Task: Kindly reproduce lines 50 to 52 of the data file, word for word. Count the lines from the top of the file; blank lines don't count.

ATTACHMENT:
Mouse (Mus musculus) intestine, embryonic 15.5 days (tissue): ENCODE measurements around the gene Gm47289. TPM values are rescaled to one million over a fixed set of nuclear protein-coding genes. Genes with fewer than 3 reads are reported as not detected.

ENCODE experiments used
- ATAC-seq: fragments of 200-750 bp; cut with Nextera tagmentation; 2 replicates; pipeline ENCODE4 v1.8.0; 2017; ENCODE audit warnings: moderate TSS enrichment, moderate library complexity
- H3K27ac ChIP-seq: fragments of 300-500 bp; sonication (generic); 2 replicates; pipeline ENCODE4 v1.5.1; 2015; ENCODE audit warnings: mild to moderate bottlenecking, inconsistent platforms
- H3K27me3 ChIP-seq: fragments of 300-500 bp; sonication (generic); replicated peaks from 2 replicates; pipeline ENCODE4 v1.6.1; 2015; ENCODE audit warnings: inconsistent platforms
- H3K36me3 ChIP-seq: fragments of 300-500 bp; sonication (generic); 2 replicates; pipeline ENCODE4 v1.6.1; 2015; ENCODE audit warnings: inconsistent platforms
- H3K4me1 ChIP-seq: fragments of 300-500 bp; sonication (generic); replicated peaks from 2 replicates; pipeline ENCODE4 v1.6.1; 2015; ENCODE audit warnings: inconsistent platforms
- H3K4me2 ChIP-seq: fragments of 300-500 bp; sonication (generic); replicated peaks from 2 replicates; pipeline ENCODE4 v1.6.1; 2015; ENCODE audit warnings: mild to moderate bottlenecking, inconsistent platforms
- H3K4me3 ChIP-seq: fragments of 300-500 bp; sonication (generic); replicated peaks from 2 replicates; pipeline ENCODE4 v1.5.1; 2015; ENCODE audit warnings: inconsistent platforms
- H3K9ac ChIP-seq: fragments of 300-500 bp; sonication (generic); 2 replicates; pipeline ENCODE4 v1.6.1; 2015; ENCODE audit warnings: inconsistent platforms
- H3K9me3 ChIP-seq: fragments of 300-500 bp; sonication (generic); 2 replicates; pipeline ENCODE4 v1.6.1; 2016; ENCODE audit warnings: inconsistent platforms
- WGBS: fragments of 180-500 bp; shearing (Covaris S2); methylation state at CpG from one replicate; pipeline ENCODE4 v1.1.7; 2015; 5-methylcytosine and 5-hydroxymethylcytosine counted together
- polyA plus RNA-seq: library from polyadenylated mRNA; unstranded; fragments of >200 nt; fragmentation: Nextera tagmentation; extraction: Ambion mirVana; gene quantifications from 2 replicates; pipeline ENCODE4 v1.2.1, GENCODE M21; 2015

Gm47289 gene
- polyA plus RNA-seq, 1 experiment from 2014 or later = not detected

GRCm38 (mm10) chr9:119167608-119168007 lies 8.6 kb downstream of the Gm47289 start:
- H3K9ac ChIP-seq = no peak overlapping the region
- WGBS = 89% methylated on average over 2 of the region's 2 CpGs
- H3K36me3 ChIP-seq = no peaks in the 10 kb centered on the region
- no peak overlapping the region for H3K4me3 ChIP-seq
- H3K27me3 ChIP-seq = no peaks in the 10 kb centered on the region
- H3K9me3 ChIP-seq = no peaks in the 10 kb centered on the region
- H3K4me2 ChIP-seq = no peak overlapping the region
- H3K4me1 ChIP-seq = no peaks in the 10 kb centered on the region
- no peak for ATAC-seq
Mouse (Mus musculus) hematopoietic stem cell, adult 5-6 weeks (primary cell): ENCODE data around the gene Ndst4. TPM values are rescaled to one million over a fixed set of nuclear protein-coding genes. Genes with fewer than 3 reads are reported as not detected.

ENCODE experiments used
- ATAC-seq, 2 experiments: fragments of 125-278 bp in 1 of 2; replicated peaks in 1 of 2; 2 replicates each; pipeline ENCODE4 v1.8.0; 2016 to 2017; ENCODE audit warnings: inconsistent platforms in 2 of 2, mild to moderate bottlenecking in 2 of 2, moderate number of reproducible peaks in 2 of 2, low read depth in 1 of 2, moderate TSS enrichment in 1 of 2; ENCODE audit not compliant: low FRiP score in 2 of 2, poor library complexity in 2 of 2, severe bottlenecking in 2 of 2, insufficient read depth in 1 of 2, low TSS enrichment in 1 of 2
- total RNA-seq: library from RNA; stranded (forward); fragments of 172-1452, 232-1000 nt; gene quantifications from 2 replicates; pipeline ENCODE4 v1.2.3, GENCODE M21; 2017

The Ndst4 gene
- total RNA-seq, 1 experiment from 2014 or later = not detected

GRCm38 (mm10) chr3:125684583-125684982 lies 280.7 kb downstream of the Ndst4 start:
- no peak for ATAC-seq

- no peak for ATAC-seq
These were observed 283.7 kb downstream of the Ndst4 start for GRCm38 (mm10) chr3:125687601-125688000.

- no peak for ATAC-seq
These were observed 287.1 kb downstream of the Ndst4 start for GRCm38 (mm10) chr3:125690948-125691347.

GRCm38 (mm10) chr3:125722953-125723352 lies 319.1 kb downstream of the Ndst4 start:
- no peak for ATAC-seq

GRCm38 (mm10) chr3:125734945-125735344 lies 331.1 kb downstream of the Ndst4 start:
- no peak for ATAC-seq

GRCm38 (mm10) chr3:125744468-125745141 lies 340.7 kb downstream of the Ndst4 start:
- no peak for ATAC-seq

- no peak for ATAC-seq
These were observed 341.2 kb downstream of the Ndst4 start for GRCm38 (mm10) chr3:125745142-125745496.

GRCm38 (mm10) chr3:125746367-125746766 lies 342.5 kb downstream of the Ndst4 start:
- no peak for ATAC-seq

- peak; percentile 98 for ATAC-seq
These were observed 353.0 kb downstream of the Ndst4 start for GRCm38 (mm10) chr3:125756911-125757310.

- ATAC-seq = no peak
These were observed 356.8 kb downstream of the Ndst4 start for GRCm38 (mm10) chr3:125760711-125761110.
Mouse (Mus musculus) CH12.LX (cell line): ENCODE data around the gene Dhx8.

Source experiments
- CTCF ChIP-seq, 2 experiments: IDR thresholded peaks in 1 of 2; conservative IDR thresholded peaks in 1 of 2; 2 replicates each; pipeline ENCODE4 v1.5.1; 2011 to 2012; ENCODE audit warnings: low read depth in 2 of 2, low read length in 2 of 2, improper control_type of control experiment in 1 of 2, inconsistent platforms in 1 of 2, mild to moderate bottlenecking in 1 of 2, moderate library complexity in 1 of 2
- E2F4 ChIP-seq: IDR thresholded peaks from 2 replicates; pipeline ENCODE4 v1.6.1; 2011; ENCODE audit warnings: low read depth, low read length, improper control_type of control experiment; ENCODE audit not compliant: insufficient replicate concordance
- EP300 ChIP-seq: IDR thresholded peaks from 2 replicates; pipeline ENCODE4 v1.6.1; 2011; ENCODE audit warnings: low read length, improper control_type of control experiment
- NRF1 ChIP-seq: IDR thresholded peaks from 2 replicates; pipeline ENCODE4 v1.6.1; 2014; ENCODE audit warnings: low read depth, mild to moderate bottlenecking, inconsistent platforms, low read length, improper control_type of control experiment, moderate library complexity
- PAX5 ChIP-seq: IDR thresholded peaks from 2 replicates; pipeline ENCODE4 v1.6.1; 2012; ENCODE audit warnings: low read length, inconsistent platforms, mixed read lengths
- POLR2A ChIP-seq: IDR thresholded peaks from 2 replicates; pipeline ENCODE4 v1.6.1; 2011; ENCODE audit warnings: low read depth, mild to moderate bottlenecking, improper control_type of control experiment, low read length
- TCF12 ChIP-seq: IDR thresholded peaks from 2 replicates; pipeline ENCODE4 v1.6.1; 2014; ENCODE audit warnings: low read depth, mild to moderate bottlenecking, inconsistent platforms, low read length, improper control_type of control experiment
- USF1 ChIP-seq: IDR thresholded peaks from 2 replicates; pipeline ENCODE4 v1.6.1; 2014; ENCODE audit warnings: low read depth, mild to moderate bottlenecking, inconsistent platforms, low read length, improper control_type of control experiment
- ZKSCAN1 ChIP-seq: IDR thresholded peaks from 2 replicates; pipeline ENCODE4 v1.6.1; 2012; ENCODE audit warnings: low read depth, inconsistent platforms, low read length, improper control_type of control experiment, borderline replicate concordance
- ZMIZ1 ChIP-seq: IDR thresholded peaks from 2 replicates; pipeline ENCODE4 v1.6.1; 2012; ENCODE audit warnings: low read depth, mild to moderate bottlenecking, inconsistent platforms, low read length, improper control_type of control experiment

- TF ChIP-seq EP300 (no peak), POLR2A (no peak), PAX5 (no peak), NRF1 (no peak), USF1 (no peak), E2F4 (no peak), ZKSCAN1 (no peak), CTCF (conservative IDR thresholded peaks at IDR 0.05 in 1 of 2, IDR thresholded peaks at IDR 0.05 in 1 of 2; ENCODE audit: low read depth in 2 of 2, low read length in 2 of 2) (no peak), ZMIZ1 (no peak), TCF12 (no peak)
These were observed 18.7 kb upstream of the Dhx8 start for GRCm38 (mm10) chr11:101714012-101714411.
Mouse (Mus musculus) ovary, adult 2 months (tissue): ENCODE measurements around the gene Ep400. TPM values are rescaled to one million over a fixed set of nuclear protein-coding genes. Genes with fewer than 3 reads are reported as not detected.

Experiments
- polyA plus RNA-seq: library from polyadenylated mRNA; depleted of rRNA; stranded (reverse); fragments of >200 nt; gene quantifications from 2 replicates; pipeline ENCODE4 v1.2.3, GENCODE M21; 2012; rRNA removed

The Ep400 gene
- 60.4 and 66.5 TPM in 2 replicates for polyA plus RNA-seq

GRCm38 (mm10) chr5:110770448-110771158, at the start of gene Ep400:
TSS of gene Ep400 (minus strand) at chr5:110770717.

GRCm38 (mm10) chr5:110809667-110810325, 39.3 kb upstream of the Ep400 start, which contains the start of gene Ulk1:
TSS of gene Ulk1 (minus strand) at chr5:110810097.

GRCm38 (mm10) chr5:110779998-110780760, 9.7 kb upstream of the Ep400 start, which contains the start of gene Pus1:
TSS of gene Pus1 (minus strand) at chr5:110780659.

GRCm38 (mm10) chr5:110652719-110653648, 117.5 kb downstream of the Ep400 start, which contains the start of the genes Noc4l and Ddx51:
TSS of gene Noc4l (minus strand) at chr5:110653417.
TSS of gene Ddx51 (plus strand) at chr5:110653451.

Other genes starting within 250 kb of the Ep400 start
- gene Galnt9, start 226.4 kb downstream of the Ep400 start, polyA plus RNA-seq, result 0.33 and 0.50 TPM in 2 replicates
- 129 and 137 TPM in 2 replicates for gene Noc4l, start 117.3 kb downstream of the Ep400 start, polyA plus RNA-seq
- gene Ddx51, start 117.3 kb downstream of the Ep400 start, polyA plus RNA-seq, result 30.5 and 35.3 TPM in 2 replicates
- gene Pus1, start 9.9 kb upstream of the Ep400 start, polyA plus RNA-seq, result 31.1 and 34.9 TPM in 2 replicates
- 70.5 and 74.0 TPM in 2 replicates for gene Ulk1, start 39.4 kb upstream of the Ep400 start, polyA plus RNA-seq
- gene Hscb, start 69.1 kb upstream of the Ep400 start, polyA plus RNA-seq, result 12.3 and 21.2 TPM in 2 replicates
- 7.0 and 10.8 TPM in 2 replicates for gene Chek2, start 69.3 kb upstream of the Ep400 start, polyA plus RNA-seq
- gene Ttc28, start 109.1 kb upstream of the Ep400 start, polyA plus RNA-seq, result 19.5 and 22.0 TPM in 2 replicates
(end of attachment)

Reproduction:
- ATAC-seq = no peak
These were observed 356.8 kb downstream of the Ndst4 start for GRCm38 (mm10) chr3:125760711-125761110.
Mouse (Mus musculus) CH12.LX (cell line): ENCODE data around the gene Dhx8.